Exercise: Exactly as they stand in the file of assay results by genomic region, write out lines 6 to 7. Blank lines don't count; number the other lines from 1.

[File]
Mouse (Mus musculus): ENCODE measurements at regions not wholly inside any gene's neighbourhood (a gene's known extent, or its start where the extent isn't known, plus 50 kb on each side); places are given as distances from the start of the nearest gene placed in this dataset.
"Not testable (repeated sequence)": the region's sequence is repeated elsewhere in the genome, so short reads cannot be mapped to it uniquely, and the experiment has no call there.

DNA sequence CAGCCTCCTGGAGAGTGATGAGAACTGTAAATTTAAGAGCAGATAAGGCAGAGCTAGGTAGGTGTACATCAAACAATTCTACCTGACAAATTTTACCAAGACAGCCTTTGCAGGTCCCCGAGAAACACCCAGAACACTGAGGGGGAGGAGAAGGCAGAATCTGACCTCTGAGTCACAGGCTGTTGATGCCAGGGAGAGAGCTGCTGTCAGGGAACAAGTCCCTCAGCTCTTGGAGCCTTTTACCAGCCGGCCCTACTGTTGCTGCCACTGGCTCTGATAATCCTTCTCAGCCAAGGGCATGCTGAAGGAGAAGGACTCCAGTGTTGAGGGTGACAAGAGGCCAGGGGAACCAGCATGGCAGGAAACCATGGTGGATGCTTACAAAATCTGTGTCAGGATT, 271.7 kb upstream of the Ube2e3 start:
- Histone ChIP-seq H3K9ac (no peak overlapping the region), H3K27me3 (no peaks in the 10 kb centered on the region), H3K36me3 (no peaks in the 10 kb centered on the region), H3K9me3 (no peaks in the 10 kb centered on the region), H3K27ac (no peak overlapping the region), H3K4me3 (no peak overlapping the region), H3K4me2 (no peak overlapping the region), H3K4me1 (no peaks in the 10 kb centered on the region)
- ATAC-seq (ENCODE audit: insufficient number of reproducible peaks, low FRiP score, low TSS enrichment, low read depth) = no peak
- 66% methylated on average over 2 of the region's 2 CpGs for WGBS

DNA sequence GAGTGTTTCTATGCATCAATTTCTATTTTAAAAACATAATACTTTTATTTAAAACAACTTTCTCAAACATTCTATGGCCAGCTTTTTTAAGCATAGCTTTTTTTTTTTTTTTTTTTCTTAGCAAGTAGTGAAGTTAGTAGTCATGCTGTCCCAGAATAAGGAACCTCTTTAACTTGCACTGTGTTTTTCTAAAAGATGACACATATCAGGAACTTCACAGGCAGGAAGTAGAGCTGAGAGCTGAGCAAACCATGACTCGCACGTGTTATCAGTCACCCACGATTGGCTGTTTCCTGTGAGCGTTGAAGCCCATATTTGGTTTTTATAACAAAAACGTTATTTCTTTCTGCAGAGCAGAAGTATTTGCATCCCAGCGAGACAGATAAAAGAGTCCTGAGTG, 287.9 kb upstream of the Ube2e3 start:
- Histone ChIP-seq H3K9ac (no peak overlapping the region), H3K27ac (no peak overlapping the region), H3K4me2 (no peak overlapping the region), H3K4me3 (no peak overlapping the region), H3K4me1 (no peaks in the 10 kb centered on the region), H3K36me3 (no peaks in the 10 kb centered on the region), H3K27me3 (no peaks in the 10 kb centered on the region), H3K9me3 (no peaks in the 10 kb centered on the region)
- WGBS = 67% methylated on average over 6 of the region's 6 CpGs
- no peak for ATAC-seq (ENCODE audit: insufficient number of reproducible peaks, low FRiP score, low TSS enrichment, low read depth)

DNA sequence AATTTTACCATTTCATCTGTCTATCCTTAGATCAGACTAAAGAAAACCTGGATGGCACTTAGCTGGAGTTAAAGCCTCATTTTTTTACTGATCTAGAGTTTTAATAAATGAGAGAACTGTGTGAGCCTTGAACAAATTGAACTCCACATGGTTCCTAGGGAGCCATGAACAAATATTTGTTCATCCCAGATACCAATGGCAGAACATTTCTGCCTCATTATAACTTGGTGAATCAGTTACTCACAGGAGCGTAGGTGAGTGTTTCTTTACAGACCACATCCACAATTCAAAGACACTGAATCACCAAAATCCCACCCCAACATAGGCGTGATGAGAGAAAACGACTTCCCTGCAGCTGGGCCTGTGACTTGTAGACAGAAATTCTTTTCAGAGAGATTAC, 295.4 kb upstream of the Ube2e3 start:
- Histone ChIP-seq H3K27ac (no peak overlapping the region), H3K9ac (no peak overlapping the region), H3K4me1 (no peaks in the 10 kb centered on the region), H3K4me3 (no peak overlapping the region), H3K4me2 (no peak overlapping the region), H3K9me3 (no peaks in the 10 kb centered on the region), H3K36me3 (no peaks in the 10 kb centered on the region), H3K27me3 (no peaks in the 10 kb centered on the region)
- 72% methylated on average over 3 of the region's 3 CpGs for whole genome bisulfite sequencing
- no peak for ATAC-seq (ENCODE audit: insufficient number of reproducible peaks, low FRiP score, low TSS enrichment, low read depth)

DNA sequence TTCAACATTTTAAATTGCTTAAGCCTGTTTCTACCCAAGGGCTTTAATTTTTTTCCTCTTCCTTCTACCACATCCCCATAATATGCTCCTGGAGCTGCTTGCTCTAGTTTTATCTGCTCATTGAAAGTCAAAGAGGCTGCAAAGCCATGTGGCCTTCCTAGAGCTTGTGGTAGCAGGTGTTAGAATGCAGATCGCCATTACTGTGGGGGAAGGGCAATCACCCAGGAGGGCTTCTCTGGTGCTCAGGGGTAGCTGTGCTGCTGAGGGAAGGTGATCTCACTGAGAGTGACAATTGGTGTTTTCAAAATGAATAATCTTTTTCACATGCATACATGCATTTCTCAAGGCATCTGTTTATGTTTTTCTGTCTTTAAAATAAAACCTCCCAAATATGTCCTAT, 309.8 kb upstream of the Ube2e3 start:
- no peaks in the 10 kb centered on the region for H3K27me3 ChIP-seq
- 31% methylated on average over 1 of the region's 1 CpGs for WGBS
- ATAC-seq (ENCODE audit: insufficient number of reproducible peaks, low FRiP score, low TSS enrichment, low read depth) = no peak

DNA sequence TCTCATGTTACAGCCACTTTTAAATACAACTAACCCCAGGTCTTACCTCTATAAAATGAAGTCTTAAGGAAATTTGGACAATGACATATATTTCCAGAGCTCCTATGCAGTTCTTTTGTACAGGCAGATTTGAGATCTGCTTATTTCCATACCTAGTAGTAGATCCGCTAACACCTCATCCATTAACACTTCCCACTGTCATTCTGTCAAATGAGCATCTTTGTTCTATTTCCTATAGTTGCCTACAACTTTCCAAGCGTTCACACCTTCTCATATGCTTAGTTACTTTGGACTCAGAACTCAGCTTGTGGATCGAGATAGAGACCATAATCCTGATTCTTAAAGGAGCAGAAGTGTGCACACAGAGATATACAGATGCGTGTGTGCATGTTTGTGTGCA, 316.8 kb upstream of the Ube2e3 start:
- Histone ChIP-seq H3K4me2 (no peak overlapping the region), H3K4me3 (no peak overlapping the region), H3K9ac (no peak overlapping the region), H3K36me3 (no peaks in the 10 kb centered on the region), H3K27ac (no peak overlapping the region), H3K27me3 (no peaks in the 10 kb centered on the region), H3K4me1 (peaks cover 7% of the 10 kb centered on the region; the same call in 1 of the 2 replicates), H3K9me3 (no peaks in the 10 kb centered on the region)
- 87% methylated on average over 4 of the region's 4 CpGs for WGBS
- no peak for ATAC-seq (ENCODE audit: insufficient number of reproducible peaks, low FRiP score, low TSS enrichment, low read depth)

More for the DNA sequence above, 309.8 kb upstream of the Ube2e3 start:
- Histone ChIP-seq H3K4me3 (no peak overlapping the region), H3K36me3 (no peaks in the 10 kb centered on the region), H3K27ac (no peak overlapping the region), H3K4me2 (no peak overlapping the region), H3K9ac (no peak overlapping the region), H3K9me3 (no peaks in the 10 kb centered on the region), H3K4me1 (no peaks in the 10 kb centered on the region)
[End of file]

- 66% methylated on average over 2 of the region's 2 CpGs for WGBS

DNA sequence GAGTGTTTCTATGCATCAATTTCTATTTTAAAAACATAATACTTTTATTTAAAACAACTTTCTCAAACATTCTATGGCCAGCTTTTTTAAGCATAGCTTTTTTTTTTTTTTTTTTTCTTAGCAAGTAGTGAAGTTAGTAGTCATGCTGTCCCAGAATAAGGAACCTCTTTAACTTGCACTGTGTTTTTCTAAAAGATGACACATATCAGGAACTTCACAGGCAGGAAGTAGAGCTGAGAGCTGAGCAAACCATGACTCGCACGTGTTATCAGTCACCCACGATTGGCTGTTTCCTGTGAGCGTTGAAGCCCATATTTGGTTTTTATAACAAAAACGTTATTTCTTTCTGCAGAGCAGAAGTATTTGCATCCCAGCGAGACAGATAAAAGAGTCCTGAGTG, 287.9 kb upstream of the Ube2e3 start: